At the Supreme Court, You’ve Got the Freedom to Speak Elsewhere
March 7, 2017 (Fault Lines) –Protests have become a regular thing in the time of Trump. While many remain peaceful, others turn into violent events where trash cans burn, Starbucks gets looted, and necks get yanked. Some people like the opiate of protests, marches, sign-carrying, regardless of whether this actually changes others’ hearts and minds. Fortunately for them, the Free Speech clause gives them wide latitude to get high on protesting.
But one place where you can’t protest is at the Supreme Court. You may be familiar with the gatherings out front, usually with signs and microphones. These media stunts protests are intended to get on the news so, the group’s message can be propagated. These photo ops protests are perfectly legally if they stay on the sidewalks. Otherwise, they’re not.
In 1949, Congress passed 40 USC 6135, which says:
It shall be unlawful to parade, stand, or move in processions or assemblages in the Supreme Court Building or grounds, or to display therein any flag, banner, or device designed or adapted to bring into public notice any party, organization, or movement.
In deciding that the sidewalks were not covered by this statute, the Supreme Court relied heavily on the fact that public sidewalks are traditionally public forums, and that the clause at issue was only the Display Clause. And the fact that these particular sidewalks abutted the Supreme Court grounds didn’t change the analysis. The Court concluded that there isn’t anything peculiar to the Court that would require a total ban on speech on the sidewalks.
But beyond the sidewalks is the Supreme Court building and plaza. A couple years ago, the D.C. Circuit established that these areas were nonpublic forums and upheld the statute. In that case, Harold Hodge, Jr. hung from his neck a two-by-three-foot sign displaying the words “The U.S. Gov. Allows Police To Illegally Murder And Brutalize African Americans And Hispanic People.” After four warnings and four refusals to leave, Hodge was arrested. After conviction, he attacked the statute civilly.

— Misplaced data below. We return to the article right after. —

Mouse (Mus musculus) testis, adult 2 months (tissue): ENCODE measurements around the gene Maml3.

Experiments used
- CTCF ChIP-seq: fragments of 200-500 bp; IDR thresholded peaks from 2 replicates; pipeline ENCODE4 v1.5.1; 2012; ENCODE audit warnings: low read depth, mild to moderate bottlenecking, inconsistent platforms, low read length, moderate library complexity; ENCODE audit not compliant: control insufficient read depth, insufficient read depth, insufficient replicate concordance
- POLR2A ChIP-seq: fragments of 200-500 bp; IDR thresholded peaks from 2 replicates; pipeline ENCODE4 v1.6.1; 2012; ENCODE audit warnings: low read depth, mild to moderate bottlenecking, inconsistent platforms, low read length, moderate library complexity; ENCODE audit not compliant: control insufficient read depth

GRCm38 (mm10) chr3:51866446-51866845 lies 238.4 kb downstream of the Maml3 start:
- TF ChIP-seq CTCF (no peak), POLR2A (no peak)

Courthouses, says the D.C. Circuit, are not usually public forums. And the Supreme Court implied that its courthouse was also a nonpublic forum. Moreover, the D.C. Circuit Court found that not limiting access to the plaza at certain times in no way changed the analysis. An interesting nugget in the decision is how the Courthouse is different than the Capitol Building because judges aren’t politicians.
Once the D.C. Circuit concluded it was a nonpublic forum, it was a smooth downhill ride for the panel. The law didn’t discriminate based on viewpoint; so, that was out as a path to victory. And the government argued that the need to silence speech furthered the interests of decorum and the appearance that the Court was immune to political pressure. Based on these concerns, the Court held that the statute was a reasonable restriction in a nonpublic forum.
In case that 40 USC 6135 didn’t provide enough protection, Congress bolstered it with 40 USC 6134, which says:
It is unlawful to discharge a firearm, firework or explosive, set fire to a combustible, make a harangue or oration, or utter loud, threatening, or abusive language in the Supreme Court Building or grounds.
The other provision is about assembling and displaying, while this is mostly about making noise. Together these statutes effectively stifle all the conceivable methods of speech. Several protestors found out that this prohibition includes interrupting oral argument:
After the Supreme Court’s Marshal gaveled the Court into session and “audience members to their seats, . . . only one member of the audience,” Appellee Belinda Rodriguez, “remained standing.” She raised her arm into the air and said, “We rise to demand democracy. One person, one vote!”
After Supreme Court police removed Appellee Rodriguez from the courtroom, Appellee Matthew Kresling stood up and said, “We rise to . . . Money is not speech. One person, one vote!” Then, upon Kresling’s removal, Appellee Yasmina Mrabet raised an arm in the air while saying, “Justices, is it not your duty to protect our right to self-government? The first . . . overturn Citizens United. One person, one vote!”